Model UN team receives top honors at national conference

Chico State's 2015 Model U.N. team proudly displays its awards at the national conference in New York City. The team won the Outstanding Delegation Award for the eight time in the last nine years. Photo courtesy of Chico State.

Chico State’s Model United Nations team returned home from New York City on April 1 with its eighth Outstanding Delegation Award in nine years.

Though more than 5,000 students from over 200 colleges attended the national conference, Chico State delegates received eight of the possible 16 awards for their position papers.

The National Model U.N. conference is an event that allows college students to experience what it’s like actually working in the U.N. Student delegations are assigned a particular country to emulate, write position papers to describe what their country’s stances are on certain topics and then participate in debates with other students to try and achieve their goals.

The position papers are the delegate’s way to show that they understand the stances and goals of the country that they’ve been assigned to represent. For this most recent conference, Chico State’s team was assigned the United States.

“It was awesome and really rare, because there are about 200 countries that are in the U.N.,” said Charlie Curtis, a political science major and Model U.N. participant. “And only one is the United States, so the odds of getting that country are pretty low. And they only give it to the best schools _ which we are, actually.”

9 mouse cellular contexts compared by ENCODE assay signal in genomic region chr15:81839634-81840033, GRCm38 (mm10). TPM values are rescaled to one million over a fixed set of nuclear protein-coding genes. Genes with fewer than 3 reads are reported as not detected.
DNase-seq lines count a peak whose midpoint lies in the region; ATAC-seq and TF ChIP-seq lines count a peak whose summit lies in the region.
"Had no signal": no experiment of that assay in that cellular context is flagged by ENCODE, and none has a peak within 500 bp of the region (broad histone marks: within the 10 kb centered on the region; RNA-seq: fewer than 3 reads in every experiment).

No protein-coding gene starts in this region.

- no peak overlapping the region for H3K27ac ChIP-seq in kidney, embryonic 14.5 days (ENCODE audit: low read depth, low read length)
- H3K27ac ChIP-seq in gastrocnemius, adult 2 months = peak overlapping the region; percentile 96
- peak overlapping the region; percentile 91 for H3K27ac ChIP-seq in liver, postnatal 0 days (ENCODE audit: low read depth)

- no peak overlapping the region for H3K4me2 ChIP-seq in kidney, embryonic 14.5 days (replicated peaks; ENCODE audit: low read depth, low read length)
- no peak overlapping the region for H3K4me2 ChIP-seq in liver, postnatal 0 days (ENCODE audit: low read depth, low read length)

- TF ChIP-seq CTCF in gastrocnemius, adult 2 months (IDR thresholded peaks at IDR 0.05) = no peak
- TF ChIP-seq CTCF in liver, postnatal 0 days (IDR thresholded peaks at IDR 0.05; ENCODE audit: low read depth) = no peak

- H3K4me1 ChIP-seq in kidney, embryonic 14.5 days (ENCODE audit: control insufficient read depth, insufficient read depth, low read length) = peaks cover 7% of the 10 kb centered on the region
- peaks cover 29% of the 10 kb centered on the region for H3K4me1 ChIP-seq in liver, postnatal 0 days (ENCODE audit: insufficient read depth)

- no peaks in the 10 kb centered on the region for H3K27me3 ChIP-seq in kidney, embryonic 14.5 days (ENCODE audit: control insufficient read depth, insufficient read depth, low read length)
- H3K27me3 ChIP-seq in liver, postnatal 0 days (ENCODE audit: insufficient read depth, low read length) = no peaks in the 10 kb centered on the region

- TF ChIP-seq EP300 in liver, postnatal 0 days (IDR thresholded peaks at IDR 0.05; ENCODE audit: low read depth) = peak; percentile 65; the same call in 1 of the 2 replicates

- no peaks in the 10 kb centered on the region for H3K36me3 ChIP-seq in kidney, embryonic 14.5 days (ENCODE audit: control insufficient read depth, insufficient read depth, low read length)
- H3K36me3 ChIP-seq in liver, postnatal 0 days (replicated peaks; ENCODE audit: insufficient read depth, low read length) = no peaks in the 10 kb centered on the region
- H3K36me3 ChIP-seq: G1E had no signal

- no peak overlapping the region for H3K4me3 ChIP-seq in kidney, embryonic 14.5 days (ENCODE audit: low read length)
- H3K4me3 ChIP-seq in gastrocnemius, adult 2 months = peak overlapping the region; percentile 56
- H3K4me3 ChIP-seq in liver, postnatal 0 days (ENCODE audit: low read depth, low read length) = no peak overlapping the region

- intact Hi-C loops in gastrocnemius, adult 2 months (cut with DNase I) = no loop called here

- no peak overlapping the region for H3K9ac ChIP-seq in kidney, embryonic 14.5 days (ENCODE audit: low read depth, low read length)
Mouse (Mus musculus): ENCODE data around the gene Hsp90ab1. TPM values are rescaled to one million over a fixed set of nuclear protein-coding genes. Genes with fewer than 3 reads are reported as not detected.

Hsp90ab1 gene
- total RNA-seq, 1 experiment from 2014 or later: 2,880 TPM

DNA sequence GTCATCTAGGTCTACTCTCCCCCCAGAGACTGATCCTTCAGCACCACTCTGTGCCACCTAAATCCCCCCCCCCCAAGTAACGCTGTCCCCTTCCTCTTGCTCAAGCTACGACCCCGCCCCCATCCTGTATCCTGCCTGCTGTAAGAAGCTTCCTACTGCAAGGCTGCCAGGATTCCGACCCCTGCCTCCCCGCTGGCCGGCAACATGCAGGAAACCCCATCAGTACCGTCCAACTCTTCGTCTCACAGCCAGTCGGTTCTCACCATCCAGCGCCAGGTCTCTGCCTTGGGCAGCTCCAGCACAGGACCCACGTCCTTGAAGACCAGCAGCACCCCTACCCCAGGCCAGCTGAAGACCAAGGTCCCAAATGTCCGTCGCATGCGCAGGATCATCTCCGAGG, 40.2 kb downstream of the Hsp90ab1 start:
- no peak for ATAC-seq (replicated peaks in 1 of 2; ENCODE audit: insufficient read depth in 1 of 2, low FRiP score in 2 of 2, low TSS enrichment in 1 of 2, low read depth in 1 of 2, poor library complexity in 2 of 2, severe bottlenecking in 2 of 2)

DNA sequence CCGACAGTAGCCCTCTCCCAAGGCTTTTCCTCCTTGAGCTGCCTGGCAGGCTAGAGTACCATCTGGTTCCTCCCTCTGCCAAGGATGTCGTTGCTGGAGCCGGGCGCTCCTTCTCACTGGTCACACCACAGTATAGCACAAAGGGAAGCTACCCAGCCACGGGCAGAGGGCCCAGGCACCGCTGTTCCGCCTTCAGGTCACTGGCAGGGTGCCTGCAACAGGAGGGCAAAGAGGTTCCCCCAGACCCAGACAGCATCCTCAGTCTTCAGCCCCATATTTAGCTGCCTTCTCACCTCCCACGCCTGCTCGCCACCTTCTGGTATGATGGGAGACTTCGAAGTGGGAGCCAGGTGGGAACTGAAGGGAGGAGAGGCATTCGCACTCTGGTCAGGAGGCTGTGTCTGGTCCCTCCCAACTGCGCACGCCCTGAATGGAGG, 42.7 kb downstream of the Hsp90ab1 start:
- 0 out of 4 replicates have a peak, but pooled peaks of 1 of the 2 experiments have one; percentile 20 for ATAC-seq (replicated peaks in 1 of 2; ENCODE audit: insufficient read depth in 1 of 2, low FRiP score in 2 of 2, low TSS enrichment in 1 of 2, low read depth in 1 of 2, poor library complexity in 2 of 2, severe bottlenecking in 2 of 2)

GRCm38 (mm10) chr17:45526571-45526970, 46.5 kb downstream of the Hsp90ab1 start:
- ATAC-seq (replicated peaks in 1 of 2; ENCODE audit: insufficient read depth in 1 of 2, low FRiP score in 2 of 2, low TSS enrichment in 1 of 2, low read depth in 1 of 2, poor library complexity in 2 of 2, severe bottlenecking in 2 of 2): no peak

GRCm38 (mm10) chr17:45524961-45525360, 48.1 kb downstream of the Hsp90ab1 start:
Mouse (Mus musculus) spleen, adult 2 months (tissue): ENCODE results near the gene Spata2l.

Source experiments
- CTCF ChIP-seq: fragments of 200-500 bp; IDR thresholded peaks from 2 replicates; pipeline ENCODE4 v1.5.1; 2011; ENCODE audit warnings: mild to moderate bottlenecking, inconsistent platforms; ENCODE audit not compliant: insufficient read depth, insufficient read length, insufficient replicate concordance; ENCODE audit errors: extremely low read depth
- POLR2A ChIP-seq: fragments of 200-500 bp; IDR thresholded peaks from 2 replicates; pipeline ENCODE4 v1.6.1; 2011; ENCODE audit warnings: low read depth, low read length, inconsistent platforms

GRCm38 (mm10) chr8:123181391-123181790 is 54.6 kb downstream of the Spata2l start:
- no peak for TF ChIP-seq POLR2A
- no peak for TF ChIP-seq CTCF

Curtis was assigned to represent the U.S. on the Economic and Social Council, where he discussed acknowledging youth in the world along with his partner, Stasha Malcolm.

Though Chico is considered to be one of the top teams, it hardly stands head and shoulders above the rest, Curtis said.

“The competition is relatively stiff because a lot of universities pay attention to this as a conference because this is the most serious conference,” said John Crosby, a political science professor who advises the Model U.N. team.

Though Crosby is nominally the class advisor, he claims little credit for the students’ success. Instead, he says that most of the work is done by the team members with small amounts of instructor interference.

“I don’t correct their position papers,” Crosby said. “Now, if they ask me to review them I’ll review them. But as a matter of course, that’s what the officers do.”

In Crosby’s eyes however, the tough competition is what has made Chico’s achievements all the better.

“Very few other programs in the world replicate what Chico State does year after year,” he said. “We’ve been doing this relatively consistently for almost a decade now.”

Joe Silva can be reached at [email protected] or @theorion_news on Twitter.